First of all, it is a short film and in China there is no spe­cific filming permit [avail­able] for shorts. As a result, we had many troubles during filming because we did not have a filming permit; espe­cially for a pro­duc­tion team con­sisting of for­eign mem­bers [Editor’s Note: the film was a co-production with France]. Secondly, the entire filming pro­cess was con­ducted on the plateau of over 4,000 meters alti­tude, and that cre­ated both phys­ical and mental chal­lenges for most of the crew mem­bers from the flat­lands. And lastly we had prob­lems com­mu­nic­ating with the Tibetans, they were nomads and non-professional actors and that was another bar­rier we exper­i­enced. It was time that over­came all the difficulties.

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Company Man: The Best of Robert Altman at TIFF Bell Lightbox

Robert Altman is a dir­ector I’ve always loved and respected. I loved that he dir­ected indus­trial films in his twen­ties, made tele­vi­sion in his thirties, and was well into his forties before he began making fea­ture films. He has also been described as quite a char­acter, prone to heavy drinking and strong opin­ions. He was always a mav­erick, and des­pite many crit­ical suc­cesses, he still found it a struggle to get many of his films made. I also love that he took many risks, dir­ecting films in many styles. He def­in­itely had a few flops (Popeye, not showing in this series) and films that I per­son­ally dis­liked (The Company, which will be screened), but all of that made him even more human, even as his oeuvre (all of it cre­ated in the latter half of his life) makes him larger than life. If you’re looking for some reading material about Altman’s life, I thor­oughly enjoyed Mitchell Zuckoff’s Altman: The Oral Biography (2010), and recom­mend it as a worthy com­panion volume to seeing the films in this series.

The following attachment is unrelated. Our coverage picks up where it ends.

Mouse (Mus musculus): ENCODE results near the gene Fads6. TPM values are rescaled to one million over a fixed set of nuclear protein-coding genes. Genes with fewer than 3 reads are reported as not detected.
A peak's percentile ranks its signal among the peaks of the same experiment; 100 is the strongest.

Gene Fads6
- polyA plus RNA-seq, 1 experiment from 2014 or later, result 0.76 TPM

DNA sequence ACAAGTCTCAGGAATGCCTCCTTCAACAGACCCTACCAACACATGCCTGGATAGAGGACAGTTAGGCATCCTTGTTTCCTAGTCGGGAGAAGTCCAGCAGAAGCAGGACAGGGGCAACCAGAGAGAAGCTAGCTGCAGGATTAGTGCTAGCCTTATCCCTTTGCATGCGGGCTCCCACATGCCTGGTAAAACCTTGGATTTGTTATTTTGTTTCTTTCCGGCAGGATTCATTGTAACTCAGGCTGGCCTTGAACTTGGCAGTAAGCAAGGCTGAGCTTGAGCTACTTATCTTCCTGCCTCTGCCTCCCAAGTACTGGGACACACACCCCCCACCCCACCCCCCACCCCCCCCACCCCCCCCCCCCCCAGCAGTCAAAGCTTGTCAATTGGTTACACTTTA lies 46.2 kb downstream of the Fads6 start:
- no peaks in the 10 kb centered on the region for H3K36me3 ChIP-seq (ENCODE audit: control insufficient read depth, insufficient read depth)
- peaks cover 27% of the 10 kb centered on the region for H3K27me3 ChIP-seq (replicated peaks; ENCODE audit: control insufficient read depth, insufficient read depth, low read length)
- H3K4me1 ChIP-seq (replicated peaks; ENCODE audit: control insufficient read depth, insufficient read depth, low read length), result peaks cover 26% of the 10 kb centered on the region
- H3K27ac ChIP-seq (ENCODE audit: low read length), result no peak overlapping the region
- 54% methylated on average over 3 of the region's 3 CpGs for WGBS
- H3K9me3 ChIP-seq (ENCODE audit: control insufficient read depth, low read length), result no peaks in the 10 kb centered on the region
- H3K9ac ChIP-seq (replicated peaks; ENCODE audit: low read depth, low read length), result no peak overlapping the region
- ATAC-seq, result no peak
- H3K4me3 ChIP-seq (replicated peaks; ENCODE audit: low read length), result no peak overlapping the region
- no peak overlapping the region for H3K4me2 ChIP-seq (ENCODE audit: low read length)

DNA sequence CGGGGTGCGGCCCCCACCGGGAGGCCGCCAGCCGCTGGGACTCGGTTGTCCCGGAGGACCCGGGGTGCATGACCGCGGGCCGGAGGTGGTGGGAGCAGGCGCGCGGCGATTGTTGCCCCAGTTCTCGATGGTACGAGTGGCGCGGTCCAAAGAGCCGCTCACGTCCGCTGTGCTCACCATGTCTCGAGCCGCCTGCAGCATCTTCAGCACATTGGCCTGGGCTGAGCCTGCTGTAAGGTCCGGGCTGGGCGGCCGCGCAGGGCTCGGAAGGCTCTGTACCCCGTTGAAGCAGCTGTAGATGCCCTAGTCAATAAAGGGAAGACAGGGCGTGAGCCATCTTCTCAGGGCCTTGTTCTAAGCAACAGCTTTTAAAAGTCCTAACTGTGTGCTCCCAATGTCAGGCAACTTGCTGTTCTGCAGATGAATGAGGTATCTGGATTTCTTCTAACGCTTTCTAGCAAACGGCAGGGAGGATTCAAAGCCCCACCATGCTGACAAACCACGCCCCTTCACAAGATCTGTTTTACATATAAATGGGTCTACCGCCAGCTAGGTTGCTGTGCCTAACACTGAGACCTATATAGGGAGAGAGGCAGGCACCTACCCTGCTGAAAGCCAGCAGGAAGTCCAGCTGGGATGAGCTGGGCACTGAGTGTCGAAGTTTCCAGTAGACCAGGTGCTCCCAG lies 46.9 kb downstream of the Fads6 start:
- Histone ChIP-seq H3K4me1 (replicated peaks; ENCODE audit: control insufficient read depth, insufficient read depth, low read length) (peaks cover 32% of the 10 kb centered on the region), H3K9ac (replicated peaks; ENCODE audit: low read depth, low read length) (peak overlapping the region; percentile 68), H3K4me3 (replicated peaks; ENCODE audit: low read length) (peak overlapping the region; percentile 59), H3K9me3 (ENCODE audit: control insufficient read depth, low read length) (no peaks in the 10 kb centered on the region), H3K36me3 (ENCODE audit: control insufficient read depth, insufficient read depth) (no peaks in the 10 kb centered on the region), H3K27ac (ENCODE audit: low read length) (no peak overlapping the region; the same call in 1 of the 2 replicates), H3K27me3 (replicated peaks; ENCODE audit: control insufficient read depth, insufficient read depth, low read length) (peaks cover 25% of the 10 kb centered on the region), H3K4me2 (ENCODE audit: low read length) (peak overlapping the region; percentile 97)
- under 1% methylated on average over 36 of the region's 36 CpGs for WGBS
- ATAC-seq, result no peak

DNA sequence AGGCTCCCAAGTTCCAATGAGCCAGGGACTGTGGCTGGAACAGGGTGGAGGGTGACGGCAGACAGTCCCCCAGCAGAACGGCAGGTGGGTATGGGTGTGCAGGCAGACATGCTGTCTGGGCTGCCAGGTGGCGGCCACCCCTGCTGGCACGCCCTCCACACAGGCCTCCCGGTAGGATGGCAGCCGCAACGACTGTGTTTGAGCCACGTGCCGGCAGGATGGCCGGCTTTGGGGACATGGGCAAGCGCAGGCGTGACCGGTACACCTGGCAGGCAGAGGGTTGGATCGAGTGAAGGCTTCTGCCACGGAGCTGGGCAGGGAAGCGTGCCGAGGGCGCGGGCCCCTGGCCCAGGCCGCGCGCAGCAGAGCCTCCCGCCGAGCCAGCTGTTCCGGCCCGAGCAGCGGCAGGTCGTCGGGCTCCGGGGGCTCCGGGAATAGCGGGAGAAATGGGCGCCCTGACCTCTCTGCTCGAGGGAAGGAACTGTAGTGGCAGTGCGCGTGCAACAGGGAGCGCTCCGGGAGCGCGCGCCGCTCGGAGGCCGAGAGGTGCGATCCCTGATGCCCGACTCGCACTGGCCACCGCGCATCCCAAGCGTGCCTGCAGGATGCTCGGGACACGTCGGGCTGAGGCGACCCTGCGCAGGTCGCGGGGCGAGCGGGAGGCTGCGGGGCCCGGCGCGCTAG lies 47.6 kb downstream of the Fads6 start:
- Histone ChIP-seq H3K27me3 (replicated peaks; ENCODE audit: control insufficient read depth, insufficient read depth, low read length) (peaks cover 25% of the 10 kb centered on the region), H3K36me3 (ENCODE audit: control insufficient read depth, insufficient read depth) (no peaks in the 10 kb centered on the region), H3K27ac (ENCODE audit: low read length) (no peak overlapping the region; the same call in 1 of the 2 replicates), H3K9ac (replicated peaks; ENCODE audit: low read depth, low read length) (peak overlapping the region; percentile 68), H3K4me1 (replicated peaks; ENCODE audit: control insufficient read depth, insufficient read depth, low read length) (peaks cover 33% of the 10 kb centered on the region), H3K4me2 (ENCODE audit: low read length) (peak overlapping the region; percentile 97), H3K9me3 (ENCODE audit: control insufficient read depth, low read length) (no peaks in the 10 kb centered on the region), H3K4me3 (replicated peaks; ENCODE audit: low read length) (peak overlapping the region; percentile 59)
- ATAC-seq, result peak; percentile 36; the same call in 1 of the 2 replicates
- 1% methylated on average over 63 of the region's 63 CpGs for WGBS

TIFF is bringing a wide-ranging ret­ro­spective of his work to the TIFF Bell Lightbox from August 7th-31st, and I’m excited to see some old favour­ites again, and to fill in a few gaps, too. Even better, kicking things off on Friday August 1st at 7pm is Altman, Toronto film­maker Ron Mann’s new doc­u­mentary on Altman’s life and work. Here are just a few highlights.

Still from M*A*S*H
M*A*S*H (1970)

It wasn’t his first fea­ture, but M*A*S*H def­in­itely announced Altman’s arrival and her­alded a new type of film­making that would come to be known as the “New Hollywood.” The tra­gi­comic lives of a group of bat­tle­field sur­geons during the Korean War came out while the war in Vietnam was in full swing, and its satire still stings today. M*A*S*H screens on Thursday August 7 at 6:30pm.

Still from McCabe and Mrs. Miller
McCabe and Mrs. Miller (1971)